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This article in AJ

  1. Vol. 80 No. 1, p. 86-90
     
    Received: July 24, 1987
    Published: Jan, 1988


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doi:10.2134/agronj1988.00021962008000010020x

Alterations in Plant Growth and Dry Matter Distribution in Soybean

  1. D. B. Egli 
  1. Dep. of Agronomy, Univ. of Kentucky, Lexington, KY 40546-0091

Abstract

Abstract

The partitioning of assimilate between vegetative and reproductive plant parts of soybean [Glycine mar (L.) Merrill] during flowering and fruit set could be related to fruit and seed number, and yield. Experiments were conducted in the field (cv. Cumberland) for 2 yr to investigate the effect of alterations in plant growth on the distribution of dry matter during flowering and fruit set. Alterations in plant growth were created by reducing the insolation (63%) during flowering and fruit set by using commercial shade cloth and by low density plantings (spaced plants, approximate equidistant spacing with 0.9 m between plants). The control and shade treatments were grown in 0.76-m rows (0.71-m in 1984), and conventional cultural practices were used. Partitioning ratios (reproductive mass/total biomass) were calculated from four samples collected between R1 and R6. Leaves (uppermost fully expanded leaf and the leaf four nodes below it) were sampled during flowering and fruit set for carbohydrate and N analysis. Shade reduced crop growth rate (Rl-R5), vegetative mass at R5, seed number per square meter, and yield. The spaced plants were much larger and had nearly 80% of their reproductive mass on the branches at R6 compared with 5% for the control plants. Leaf starch and soluble sugar concentrations tended to be reduced by the shade treatment and increased in the spaced plants. There were no treatment effects on leaf N concentration. The treatments had a minimal effect on the partitioning ratios, indicating that distribution of dry matter between vegetative and reproductive plant parts was relatively constant across large differences in plant size and growth rate. This suggests that the fruit and seed numbers may be more closely related to crop growth rate than to the partitioning of assimilate.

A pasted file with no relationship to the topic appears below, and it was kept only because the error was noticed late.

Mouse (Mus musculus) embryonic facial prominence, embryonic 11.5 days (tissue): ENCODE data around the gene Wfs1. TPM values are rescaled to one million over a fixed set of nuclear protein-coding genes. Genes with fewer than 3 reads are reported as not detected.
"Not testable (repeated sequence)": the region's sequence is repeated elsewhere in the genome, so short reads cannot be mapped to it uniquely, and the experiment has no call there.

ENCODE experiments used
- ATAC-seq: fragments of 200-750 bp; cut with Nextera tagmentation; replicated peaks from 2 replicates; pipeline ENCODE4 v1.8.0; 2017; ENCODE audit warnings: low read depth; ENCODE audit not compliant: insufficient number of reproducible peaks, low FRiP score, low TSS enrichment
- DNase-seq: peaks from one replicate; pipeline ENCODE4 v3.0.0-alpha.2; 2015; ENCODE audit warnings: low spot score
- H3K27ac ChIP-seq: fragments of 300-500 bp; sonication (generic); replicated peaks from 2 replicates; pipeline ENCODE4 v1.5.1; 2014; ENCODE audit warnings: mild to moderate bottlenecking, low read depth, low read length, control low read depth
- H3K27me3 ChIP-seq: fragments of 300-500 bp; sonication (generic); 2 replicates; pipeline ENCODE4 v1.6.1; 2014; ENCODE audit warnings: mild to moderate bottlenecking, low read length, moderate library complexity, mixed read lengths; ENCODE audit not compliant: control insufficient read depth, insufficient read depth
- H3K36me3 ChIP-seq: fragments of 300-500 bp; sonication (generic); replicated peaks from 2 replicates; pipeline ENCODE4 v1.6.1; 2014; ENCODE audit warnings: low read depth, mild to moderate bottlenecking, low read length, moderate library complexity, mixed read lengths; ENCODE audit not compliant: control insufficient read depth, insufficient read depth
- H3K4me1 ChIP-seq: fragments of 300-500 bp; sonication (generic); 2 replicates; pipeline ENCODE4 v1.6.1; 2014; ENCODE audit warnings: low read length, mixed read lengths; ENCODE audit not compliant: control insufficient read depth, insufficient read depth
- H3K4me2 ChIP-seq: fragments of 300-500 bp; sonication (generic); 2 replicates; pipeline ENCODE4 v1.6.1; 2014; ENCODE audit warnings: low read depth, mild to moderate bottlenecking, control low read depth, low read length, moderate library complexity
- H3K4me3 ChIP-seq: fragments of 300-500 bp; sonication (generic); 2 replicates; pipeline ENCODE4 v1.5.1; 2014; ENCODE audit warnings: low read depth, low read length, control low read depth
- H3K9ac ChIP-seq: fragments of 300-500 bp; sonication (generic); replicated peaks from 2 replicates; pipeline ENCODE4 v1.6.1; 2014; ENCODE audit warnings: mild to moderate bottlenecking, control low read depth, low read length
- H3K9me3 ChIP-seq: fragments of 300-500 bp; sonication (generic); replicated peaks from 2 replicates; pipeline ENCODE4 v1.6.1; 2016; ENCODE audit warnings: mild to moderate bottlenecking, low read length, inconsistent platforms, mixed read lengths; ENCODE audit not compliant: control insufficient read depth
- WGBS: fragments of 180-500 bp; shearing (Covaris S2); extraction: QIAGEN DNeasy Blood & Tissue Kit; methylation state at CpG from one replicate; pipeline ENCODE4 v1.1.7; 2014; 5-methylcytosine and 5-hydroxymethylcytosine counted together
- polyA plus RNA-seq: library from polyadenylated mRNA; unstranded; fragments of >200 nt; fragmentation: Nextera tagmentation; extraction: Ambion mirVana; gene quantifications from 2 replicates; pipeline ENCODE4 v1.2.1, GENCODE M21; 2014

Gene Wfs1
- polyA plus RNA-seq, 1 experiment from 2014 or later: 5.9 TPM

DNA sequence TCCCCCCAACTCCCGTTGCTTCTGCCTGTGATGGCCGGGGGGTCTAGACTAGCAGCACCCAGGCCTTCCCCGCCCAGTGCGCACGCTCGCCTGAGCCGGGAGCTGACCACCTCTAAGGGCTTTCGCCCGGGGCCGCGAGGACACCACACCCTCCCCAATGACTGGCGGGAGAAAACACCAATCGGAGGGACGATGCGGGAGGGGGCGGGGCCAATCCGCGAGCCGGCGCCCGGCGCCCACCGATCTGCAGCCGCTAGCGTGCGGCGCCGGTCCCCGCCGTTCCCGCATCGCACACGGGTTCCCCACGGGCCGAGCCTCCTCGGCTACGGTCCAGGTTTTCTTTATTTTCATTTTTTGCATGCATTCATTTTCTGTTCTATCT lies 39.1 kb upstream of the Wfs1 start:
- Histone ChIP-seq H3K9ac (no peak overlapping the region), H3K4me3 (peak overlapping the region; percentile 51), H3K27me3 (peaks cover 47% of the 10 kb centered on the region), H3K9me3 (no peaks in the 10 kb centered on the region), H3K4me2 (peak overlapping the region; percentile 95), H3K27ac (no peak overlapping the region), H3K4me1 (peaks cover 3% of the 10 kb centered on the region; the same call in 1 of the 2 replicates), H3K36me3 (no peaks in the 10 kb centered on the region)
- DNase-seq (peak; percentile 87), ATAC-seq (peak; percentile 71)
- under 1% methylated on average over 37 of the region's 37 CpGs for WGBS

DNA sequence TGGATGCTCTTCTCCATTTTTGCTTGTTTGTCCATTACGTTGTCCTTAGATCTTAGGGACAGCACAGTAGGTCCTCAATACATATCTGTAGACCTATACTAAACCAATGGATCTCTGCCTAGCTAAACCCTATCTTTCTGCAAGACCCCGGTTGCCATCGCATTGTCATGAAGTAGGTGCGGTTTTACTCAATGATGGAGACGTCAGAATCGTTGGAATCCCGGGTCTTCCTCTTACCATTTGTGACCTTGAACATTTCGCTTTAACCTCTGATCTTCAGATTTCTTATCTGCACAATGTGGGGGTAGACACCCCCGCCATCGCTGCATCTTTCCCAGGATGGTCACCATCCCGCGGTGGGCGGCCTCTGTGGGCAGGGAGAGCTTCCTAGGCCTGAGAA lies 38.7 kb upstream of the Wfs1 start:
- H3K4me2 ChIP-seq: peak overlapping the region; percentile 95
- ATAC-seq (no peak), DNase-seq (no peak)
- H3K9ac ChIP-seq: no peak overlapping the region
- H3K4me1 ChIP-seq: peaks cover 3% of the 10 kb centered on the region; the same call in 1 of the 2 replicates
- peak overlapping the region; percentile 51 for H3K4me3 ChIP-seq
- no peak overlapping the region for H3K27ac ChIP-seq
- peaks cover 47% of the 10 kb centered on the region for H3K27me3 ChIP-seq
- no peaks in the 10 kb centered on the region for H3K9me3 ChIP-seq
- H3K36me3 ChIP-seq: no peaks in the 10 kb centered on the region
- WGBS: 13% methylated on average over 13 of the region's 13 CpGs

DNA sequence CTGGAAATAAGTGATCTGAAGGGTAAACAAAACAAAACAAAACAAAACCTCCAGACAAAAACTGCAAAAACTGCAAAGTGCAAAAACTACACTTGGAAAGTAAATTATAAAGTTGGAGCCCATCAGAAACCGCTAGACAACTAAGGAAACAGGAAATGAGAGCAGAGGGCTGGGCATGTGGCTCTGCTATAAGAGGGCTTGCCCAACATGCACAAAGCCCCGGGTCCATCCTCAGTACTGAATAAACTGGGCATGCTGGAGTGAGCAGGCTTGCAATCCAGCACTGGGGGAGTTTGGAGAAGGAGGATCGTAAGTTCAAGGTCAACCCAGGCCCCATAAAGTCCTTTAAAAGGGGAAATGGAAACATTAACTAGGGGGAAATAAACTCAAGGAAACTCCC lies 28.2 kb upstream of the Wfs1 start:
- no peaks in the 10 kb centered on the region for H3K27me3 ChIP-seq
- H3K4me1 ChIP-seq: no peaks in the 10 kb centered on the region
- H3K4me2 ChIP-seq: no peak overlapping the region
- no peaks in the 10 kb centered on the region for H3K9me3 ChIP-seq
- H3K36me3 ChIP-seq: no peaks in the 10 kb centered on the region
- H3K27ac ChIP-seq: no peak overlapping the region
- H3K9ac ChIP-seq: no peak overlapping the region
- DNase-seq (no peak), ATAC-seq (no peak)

Contribution from, the Dep. of Agronomy, ,Keritucky Agnc. Exp. Stn., Lexington. This paper (87-3-17) i s published with the approval of the director of the Kentucky Agnc. Exp. Stn. This research was supported, in part, br USDA-CSRS grant no. 59-221 1-0-2-01 9.

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